If the word “cork” only brings to mind wine bottle stoppers, think again. Sleek and contemporary, this resilient flooring is enjoying renewed interest. It is versatile from a design standpoint, thanks to the availability of tiles or planks in a variety of colors and sizes. It’s also warm and soft underfoot. And cork is a natural insulator, meaning it muffles sound and lowers energy bills. Cork floors are available in cork’s natural color, stained or painted. Cork flooring is a natural product so it will show the natural variations that occur in the bark. Once installed, a urethane coating can be applied although there are prefinished products on the market today. Since it absorbs moisture, cork is not suitable for bathrooms or any other rooms where moisture will be present.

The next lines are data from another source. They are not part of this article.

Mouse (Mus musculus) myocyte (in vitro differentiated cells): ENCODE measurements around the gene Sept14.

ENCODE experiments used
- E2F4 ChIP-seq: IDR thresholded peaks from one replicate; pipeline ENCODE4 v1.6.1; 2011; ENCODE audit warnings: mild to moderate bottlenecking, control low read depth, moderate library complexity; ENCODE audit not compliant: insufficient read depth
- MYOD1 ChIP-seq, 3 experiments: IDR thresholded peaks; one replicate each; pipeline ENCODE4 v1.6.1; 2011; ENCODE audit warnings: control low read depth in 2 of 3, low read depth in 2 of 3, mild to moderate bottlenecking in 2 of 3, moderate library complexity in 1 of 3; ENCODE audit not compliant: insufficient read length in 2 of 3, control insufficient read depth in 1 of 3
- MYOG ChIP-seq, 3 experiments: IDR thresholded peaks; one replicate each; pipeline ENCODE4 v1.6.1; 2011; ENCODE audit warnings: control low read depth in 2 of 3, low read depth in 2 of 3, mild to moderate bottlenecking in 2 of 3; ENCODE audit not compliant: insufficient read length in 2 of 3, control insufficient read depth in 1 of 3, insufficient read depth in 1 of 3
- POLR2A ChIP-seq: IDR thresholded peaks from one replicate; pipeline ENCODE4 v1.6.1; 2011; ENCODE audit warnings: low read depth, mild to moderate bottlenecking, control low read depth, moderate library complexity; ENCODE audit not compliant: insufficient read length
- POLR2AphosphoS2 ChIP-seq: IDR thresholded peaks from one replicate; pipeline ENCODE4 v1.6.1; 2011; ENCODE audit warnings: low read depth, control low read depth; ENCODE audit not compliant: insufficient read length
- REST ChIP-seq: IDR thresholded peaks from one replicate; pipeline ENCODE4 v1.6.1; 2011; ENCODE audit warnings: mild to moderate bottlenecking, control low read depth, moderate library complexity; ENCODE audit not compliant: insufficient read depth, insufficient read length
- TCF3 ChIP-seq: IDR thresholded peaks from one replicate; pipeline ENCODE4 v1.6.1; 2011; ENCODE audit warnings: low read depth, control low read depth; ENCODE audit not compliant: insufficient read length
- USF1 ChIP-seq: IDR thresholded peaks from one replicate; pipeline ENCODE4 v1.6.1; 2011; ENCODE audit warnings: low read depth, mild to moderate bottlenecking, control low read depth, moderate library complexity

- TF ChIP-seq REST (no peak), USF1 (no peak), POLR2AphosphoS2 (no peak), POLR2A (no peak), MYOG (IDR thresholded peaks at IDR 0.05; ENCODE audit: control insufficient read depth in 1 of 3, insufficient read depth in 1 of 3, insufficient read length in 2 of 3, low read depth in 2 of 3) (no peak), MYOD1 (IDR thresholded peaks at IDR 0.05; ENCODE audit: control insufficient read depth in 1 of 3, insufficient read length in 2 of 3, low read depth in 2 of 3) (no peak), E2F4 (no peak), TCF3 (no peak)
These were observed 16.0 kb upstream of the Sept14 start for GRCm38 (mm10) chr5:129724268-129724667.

Similar to rubber and linoleum, cork is an old product with renewed interest since the product comes from a renewable resource, the bark of a tree commonly known as Cork Oak. Predominantly found in Spain and Portugal, Cork Oak is native to the Mediterranean region. Cork flooring is made by removing the bark of the Cork Oak (Quercus Suber). Cork is culled from bark of the cork oak tree, which is native to the Mediterranean. It can be harvested every nine years from the same tree — a much faster rate of renewal than waiting for a seedling to grow large enough to replace another. It is renewable, recyclable, and biodegradable. Its harvest minimally impacts the environment, and its manufacturing process produces very little waste.
For flooring products, cork is ground up, compressed, and formed into sheets bonded with resins. Some manufacturers incorporate recycled cork and cork waste.